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This Next-Gen Stingray Uses Facebook and WhatsApp Messages to Track Users

Researchers will demo a Stingray capable of attacking over LTE networks in Helsinki.

Stingrays—devices used by government agencies to intercept or disrupt mobile communications and track people through their phones—are more popular than ever with law enforcement and government agencies. Just yesterday, the US Internal Revenue Service (IRS) admitted it uses such equipment as part of its criminal investigations.

Stingrays usually work by abusing older mobile networks such as 3G, 2G, and GSM. But with an estimated 1.4 billion people using the more secure LTE by the end of 2015, these attacks could be getting a bit out of date. LTE, or Long Term Evolution, is the latest generation of mobile communications networks; it's a 4G technology.

Researchers will demonstrate a Stingray capable of launching attacks on LTE networks at the t2 infosec conference in Helsinki on Friday, and later at Black Hat Europe.

"To the best of our knowledge, our work constitutes the first publicly reported practical attacks against LTE access network protocols," the researchers from Technische Universität Berlin, Telekom Innovation Laboratories, Aalto University, and the University of Helsinki write in their paper.

In short, Stingrays typically work by pretending to be a cell phone tower. When a passing phone connects, the Stingray is able to scoop up sensitive pieces of data, such as the phone's unique identification code (this is known as an International Mobile Subscriber Identity, or IMSI—Stingrays are officially called "IMSI catchers"). Depending on the Stingray model, an attacker might be able to track the location of a phone (and in turn its user), cut off service to the device, or intercept its calls and texts. The researchers' new Stingray works in a similar way, but utilizes the latest LTE network instead of the aging 3G and GSM ones.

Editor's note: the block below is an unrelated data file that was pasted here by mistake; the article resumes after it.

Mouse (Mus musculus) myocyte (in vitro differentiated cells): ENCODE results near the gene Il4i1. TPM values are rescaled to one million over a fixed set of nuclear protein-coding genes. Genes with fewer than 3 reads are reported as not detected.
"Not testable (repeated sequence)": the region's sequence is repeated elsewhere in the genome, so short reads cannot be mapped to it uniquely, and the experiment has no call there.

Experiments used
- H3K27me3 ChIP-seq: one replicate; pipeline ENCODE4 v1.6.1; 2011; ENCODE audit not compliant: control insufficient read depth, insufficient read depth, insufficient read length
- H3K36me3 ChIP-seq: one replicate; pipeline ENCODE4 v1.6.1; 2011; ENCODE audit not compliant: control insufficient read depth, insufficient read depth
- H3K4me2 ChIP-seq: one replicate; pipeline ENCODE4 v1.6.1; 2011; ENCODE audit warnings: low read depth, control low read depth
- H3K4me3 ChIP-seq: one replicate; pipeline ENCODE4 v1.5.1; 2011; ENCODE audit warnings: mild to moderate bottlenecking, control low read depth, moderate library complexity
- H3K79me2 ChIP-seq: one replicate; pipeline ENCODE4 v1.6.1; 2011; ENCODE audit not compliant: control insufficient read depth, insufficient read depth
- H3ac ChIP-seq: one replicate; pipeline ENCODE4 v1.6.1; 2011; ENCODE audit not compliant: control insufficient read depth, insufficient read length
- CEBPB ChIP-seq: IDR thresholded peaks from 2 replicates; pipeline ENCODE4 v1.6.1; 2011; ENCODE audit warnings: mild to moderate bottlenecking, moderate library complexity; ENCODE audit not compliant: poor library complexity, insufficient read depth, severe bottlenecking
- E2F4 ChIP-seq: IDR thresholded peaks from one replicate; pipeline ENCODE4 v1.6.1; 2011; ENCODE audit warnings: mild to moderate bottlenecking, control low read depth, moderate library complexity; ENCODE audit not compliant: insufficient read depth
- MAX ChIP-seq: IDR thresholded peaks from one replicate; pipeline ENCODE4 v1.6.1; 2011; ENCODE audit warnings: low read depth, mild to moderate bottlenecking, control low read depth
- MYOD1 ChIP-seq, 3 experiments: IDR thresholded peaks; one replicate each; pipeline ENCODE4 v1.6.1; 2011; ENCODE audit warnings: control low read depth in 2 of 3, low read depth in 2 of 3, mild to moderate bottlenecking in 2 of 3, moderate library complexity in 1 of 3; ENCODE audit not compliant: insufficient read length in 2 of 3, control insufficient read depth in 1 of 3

According to the researchers, previous methods used to trigger attacks on users, such as phone calls or SMS, are not as effective anymore, as tools exist to detect them. But as long as the target has the appropriate apps installed, social media services can also be used to force the target device to communicate with the attacker's LTE Stingray, all without alerting the target.

For example, the researchers sent messages to a target's Facebook account, which, because the message was coming from someone who was not on the target's friends list, landed in their "Other" message folder and did not send the user a notification. They also used WhatsApp to initiate attacks, in which case it was necessary to know the target's phone number.

As for this latest Stingray, researchers were able to find a device's location with much more accuracy than a traditional GSM Stingray, and could shut off the device's network capability entirely.

The Stingray used in the research was cobbled together with a modest laptop running Ubuntu, a radio peripheral that costs around 1,000 euros, and some freely available open source software. Back in 2010, hacker Kristin Paget demonstrated another home-made Stingray at the Defcon hacking conference which cost around $1,500 to build, but that was for GSM networks.

Law enforcement agencies have already been trying to update their Stingrays before older networks become redundant. In the US, the News Tribune uncovered a purchase order from the Drug Enforcement Administration (DEA) for a "Hailstorm" upgrade, which "is necessary for the Stingray system to track 4G LTE phones."

Despite little public information available about their development for law enforcement, it's clear that LTE networks will not be immune to Stingray attacks.

Correction: A former version of this article incorrectly referred to Kristin Paget as Chris Paget. We apologise for the error.